But far more automotive-themed indulgence awaited me at The Quail. Considered by many to be the centerpiece of Monterey Car Week, The Quail is an event that gathers together one of the most incredible collections of exotic, rare, and simply awe-inspiring vehicles from around the world, both old and new.
It’s here where Lamborghini took the wraps off their latest creation, the Centenario Roadster, a 759 horsepower drop-top that’s capable of hitting 62 miles per hour from a standstill in just 2.9 seconds. Only 20 examples will be built in total, and they will command an asking price of approximately $2.2 million. You can go ahead and put your checkbook down now, because all twenty have already been sold.
While The Quail is considered by some to be the crown jewel of Monterey Car Week, for me it would be hard to top Saturday’s itinerary. After a brief visit to Concorso Italiano to shoot the breeze with Bob and Pat Bondurant about the Fiat 124 Spider Abarth, the newest addition to their racing school vehicle roster, as well as upcoming changes to the Bondurant facility itself, which includes a new three-mile road course which they’re set to break ground on in the coming months. I headed out to my first scheduled road test of the day – the Lamborghini Huracán LP-610 4 Spyder.
Driving a Ferrari down Highway 1 with the California coastline as the backdrop is every bit as epic as one would imagine it is.
Nestled just off the northern tip of Big Sur on Pacific Coast Highway, Maranello couldn’t have picked a more ideal setting for Casa Ferrari, their locale during Monterey Car Week. It also served as launch point for some seat time in the 488 GTB, Ferrari’s latest mid-engined, 660 horsepower super sports car.
As the successor to the now-legendary 458 Italia, the 488 GTB had some pretty big shoes to fill, and I intended to give this car a thorough shakedown to see how successful it was in that endeavor. And yes – driving a Ferrari down Highway 1 with the California coastline as the backdrop is every bit as epic as one would imagine it is.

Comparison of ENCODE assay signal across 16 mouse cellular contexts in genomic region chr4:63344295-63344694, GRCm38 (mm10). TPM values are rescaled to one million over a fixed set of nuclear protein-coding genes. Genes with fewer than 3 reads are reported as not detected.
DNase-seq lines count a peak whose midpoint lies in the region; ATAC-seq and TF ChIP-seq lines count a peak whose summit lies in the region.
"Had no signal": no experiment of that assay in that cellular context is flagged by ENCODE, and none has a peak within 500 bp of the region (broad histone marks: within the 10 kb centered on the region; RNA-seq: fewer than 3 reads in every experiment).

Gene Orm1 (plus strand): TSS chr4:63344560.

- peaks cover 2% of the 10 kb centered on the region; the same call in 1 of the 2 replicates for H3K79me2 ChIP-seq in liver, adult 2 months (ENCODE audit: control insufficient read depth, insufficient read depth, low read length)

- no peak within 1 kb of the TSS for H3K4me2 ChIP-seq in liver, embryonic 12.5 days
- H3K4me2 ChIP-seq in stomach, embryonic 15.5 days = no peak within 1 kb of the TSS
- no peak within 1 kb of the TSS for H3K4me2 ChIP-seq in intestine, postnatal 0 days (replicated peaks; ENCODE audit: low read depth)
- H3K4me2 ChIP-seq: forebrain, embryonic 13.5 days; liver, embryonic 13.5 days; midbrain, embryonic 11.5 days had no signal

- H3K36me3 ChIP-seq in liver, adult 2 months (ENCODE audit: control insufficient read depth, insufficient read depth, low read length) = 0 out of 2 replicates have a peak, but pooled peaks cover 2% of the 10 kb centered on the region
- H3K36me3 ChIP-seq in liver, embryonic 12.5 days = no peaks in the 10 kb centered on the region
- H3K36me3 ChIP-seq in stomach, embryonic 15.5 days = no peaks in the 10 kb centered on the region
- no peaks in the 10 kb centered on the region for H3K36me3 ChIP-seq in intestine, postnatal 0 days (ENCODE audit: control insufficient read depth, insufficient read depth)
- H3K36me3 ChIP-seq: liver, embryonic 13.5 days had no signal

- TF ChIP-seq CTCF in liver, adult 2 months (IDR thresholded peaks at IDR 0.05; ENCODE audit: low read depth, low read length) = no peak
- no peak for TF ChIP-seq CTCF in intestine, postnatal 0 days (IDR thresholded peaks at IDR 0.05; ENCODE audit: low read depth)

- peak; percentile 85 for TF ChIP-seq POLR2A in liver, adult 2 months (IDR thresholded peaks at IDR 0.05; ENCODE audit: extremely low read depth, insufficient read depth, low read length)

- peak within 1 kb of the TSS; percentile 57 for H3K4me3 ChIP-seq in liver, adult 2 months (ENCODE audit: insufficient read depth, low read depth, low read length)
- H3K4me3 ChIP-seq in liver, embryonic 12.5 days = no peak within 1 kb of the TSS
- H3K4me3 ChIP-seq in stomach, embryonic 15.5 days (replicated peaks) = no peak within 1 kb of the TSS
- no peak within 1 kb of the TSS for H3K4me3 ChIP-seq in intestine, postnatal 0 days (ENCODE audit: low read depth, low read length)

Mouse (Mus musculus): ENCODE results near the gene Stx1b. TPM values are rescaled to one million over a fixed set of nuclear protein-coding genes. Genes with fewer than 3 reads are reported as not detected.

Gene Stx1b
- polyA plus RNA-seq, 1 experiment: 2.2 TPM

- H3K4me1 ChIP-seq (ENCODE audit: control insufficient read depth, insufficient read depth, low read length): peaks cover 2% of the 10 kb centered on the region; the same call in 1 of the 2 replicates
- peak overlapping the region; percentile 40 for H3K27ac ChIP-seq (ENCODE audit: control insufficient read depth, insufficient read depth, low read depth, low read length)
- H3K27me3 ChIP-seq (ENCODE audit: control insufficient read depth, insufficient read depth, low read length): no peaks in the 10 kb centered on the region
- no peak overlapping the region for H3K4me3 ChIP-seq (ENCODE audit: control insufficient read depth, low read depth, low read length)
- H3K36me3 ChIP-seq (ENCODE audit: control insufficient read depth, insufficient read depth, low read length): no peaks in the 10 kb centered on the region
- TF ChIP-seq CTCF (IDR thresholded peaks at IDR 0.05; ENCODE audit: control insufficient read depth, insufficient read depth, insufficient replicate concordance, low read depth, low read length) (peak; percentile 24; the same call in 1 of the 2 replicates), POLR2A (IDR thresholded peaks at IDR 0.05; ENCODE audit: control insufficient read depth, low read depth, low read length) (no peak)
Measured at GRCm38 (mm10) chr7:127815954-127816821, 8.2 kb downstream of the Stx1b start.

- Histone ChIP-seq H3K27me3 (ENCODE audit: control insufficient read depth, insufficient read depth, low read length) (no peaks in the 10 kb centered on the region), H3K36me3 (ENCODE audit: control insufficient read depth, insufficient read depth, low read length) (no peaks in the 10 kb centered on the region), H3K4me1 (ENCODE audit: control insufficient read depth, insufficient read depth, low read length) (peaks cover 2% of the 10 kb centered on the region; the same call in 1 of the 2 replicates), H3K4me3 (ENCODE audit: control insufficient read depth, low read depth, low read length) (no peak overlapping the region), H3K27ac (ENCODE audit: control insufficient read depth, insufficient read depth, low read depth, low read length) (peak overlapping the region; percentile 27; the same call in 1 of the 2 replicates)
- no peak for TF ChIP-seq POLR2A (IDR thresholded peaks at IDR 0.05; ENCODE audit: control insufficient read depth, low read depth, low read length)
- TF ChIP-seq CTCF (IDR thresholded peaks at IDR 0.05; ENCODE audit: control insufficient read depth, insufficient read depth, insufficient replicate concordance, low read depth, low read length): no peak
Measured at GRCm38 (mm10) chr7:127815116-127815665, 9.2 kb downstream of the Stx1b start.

Sunday kicked off at the Pebble Beach Concours d’Elegance, the finale of the Monterey Car Week events. Here, cars of untold value are gathered on the Pebble Beach golf course lawn into various classes (Post-war racecars, pre-war Ferraris, etc) to be judged and, if deemed worthy, awarded by the Pebble Beach judges.
Each year the Concours field is selected from a massive pool of applicants, and if a car is accepted to the Concours, it cannot be entered in the event again by the same owner for no less than a decade.
As incredible as the collection of vehicles at the Concours d’Elegance was, if I’m honest my next and final stop during Monterey Car Week felt a little more my speed. The final rounds of the Rolex Monterey Motorsports Reunion were underway at Mazda Raceway Laguna Seca, and here the vintage iron wasn’t just judged, it was raced, and raced hard.
Here the music came from the roar of uncorked V12s and high-winding flat sixes, and the smell of spent race gas hung the air, rather than perfume.
Although I longed to be out there mixing it up on-track with the rest of them as I headed from one photo op spot to next around the iconic track, I took some solace in the fact that it’s anyone’s guess what I’ll be up to at next year’s Monterey Car Week – if it’s anything like my first visit, the only thing that’s certain is that it will be an experience I won’t soon forget.